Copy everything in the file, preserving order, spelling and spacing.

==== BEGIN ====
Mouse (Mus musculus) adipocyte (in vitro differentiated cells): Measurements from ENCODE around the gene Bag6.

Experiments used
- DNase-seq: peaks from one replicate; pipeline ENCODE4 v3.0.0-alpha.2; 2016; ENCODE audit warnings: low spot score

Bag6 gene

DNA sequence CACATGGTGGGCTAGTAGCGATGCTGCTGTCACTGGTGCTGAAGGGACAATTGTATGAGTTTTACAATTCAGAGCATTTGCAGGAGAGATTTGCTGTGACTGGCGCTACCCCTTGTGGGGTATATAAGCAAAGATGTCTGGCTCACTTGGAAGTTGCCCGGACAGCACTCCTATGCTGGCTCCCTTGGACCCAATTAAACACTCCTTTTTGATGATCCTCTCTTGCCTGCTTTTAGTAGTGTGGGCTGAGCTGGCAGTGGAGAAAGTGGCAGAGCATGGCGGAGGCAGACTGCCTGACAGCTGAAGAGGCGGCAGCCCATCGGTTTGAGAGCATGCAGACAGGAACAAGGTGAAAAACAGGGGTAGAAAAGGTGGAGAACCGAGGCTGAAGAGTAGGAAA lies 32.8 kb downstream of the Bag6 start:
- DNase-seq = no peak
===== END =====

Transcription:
Mouse (Mus musculus) adipocyte (in vitro differentiated cells): Measurements from ENCODE around the gene Bag6.

Experiments used
- DNase-seq: peaks from one replicate; pipeline ENCODE4 v3.0.0-alpha.2; 2016; ENCODE audit warnings: low spot score

Bag6 gene

DNA sequence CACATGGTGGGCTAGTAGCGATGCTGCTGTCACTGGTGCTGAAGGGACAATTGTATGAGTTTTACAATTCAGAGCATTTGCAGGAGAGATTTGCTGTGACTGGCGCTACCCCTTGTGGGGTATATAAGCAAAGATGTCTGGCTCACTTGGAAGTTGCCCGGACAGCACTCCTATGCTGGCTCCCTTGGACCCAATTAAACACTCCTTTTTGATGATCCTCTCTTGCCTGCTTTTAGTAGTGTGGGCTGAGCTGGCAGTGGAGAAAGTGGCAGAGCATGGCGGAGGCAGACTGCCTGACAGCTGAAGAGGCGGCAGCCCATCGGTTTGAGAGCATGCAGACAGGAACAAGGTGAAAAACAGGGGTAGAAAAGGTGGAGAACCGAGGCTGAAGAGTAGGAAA lies 32.8 kb downstream of the Bag6 start:
- DNase-seq = no peak